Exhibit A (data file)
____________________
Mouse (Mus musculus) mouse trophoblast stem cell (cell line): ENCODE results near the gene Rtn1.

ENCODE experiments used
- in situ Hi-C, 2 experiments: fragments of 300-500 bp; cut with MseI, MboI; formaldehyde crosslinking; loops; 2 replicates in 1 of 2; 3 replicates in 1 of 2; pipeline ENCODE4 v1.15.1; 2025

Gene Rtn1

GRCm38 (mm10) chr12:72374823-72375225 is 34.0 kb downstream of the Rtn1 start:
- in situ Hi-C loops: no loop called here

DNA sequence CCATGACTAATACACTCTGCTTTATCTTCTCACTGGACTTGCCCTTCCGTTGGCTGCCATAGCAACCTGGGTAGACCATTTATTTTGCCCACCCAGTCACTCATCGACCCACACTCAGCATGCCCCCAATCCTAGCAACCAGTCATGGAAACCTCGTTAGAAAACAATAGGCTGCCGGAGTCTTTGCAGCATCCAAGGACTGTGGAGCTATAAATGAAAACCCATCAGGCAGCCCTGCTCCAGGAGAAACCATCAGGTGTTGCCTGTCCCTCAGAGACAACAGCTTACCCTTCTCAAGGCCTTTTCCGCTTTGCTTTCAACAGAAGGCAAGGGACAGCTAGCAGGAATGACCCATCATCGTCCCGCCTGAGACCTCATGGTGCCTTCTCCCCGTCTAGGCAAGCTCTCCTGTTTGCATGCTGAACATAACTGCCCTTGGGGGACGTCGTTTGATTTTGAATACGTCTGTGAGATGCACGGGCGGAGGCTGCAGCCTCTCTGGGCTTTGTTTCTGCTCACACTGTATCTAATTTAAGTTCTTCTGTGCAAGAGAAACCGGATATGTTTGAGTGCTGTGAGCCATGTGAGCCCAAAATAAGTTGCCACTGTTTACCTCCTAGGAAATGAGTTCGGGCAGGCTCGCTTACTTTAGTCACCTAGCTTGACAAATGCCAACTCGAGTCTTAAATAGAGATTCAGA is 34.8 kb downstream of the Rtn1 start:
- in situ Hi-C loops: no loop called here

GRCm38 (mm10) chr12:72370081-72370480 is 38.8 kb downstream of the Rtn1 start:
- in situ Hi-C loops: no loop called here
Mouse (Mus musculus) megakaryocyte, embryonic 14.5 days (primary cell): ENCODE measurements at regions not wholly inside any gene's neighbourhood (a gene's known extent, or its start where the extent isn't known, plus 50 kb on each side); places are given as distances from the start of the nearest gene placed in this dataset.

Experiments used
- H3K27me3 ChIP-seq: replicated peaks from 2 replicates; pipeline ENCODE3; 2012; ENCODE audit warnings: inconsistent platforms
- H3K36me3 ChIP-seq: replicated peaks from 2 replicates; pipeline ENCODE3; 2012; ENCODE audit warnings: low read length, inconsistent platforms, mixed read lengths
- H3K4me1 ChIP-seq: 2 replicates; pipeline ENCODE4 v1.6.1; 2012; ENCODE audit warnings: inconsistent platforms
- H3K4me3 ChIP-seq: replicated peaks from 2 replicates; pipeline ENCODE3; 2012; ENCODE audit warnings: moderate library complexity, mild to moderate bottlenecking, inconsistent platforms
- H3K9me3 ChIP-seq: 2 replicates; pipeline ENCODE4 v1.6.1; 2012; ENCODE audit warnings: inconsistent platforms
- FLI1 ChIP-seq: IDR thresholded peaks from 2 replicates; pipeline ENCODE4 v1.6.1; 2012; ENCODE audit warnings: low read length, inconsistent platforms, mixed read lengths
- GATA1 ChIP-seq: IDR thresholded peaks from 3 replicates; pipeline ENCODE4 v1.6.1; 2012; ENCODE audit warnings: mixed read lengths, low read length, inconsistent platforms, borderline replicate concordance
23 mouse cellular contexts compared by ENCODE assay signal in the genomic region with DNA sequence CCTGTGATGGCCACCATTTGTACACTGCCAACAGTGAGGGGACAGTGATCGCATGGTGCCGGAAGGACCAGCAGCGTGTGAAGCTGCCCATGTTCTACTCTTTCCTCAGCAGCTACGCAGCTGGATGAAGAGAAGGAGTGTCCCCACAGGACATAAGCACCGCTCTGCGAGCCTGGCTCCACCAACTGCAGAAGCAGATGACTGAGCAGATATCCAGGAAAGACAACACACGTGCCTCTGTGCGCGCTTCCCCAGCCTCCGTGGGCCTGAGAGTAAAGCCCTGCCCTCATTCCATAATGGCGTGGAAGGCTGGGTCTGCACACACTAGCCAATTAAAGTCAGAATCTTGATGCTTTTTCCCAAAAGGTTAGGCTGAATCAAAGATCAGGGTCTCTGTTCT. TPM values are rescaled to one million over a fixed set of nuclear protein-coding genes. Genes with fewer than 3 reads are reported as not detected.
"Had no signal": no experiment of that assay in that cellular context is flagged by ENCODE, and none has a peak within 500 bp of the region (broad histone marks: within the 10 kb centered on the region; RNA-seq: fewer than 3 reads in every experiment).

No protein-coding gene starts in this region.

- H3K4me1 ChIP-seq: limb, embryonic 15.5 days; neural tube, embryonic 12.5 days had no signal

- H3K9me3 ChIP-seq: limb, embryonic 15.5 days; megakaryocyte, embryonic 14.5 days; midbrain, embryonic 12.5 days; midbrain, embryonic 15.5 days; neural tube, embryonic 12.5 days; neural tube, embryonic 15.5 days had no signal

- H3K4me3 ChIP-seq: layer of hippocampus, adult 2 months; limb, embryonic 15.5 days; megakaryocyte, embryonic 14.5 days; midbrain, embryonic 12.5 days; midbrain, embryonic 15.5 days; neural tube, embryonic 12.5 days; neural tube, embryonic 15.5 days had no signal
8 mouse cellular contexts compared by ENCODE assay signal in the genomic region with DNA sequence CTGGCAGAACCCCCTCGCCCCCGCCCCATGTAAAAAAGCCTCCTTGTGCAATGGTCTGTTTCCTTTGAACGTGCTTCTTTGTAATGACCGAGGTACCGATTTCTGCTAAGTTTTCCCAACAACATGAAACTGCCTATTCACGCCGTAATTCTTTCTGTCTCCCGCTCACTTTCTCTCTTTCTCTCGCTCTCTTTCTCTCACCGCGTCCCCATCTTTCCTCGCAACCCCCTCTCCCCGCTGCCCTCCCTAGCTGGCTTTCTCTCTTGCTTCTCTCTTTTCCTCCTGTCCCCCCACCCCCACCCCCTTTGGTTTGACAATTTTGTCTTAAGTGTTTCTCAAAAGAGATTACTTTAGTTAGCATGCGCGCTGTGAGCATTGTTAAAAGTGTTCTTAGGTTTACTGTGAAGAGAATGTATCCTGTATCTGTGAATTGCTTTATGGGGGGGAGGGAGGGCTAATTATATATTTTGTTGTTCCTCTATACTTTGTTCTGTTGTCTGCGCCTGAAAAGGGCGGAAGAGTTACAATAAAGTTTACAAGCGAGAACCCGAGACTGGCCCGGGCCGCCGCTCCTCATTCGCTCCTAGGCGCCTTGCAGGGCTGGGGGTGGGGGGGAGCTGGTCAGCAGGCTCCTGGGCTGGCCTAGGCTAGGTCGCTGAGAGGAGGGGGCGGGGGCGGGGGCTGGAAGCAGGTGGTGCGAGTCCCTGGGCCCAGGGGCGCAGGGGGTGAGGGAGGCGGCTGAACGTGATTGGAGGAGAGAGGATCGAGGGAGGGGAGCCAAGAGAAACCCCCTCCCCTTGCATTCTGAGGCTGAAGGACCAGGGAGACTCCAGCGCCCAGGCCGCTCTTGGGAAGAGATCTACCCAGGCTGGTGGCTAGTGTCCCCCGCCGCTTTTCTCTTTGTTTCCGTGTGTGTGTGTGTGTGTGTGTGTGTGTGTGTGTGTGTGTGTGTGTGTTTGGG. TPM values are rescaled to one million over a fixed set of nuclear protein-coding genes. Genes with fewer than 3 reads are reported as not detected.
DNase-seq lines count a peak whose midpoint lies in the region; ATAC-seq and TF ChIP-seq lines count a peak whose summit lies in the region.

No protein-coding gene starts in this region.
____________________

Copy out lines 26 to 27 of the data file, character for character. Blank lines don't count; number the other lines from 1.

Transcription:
8 mouse cellular contexts compared by ENCODE assay signal in the genomic region with DNA sequence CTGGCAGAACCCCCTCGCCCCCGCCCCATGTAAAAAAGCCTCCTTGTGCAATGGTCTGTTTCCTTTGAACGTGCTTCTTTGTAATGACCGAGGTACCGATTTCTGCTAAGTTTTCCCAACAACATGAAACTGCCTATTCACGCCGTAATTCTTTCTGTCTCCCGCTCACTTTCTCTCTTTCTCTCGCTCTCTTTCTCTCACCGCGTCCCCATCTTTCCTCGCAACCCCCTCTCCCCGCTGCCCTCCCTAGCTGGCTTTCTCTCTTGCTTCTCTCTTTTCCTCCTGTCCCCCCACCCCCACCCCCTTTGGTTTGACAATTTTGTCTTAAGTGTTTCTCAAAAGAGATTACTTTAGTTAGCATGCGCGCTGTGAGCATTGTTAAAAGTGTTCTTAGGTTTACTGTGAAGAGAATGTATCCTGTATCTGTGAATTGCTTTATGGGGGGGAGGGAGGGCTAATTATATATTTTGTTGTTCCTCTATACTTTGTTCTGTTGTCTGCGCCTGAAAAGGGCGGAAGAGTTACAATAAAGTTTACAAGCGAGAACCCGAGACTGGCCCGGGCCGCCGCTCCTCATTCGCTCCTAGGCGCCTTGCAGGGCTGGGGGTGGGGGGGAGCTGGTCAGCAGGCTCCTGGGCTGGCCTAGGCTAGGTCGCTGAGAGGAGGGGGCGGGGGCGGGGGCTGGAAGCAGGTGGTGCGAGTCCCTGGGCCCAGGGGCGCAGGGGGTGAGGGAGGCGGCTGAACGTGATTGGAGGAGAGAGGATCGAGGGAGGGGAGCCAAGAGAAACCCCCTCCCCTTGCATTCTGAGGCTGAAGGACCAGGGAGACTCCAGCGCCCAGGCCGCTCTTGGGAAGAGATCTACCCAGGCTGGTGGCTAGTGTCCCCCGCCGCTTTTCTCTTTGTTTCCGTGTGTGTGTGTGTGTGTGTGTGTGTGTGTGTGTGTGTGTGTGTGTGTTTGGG. TPM values are rescaled to one million over a fixed set of nuclear protein-coding genes. Genes with fewer than 3 reads are reported as not detected.
DNase-seq lines count a peak whose midpoint lies in the region; ATAC-seq and TF ChIP-seq lines count a peak whose summit lies in the region.